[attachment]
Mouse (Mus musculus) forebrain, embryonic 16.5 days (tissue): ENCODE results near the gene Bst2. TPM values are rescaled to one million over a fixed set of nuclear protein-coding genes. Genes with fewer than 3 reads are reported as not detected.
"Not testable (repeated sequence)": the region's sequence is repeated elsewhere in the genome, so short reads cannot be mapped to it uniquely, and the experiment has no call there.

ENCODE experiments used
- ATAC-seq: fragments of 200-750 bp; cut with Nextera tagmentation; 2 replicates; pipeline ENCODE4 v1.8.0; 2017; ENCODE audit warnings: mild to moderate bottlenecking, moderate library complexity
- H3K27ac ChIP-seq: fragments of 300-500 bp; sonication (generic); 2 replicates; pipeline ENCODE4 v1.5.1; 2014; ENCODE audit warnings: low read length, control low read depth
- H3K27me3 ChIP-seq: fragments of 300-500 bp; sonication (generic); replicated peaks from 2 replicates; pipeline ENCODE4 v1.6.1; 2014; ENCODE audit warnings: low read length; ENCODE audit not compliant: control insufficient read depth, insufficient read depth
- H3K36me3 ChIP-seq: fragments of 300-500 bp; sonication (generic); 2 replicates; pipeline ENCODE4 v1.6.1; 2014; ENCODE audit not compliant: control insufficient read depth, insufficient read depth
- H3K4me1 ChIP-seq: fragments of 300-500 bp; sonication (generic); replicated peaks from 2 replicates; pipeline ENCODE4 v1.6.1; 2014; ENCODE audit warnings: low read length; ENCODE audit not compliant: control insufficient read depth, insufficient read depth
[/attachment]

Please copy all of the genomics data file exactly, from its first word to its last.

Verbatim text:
Mouse (Mus musculus) forebrain, embryonic 16.5 days (tissue): ENCODE results near the gene Bst2. TPM values are rescaled to one million over a fixed set of nuclear protein-coding genes. Genes with fewer than 3 reads are reported as not detected.
"Not testable (repeated sequence)": the region's sequence is repeated elsewhere in the genome, so short reads cannot be mapped to it uniquely, and the experiment has no call there.

ENCODE experiments used
- ATAC-seq: fragments of 200-750 bp; cut with Nextera tagmentation; 2 replicates; pipeline ENCODE4 v1.8.0; 2017; ENCODE audit warnings: mild to moderate bottlenecking, moderate library complexity
- H3K27ac ChIP-seq: fragments of 300-500 bp; sonication (generic); 2 replicates; pipeline ENCODE4 v1.5.1; 2014; ENCODE audit warnings: low read length, control low read depth
- H3K27me3 ChIP-seq: fragments of 300-500 bp; sonication (generic); replicated peaks from 2 replicates; pipeline ENCODE4 v1.6.1; 2014; ENCODE audit warnings: low read length; ENCODE audit not compliant: control insufficient read depth, insufficient read depth
- H3K36me3 ChIP-seq: fragments of 300-500 bp; sonication (generic); 2 replicates; pipeline ENCODE4 v1.6.1; 2014; ENCODE audit not compliant: control insufficient read depth, insufficient read depth
- H3K4me1 ChIP-seq: fragments of 300-500 bp; sonication (generic); replicated peaks from 2 replicates; pipeline ENCODE4 v1.6.1; 2014; ENCODE audit warnings: low read length; ENCODE audit not compliant: control insufficient read depth, insufficient read depth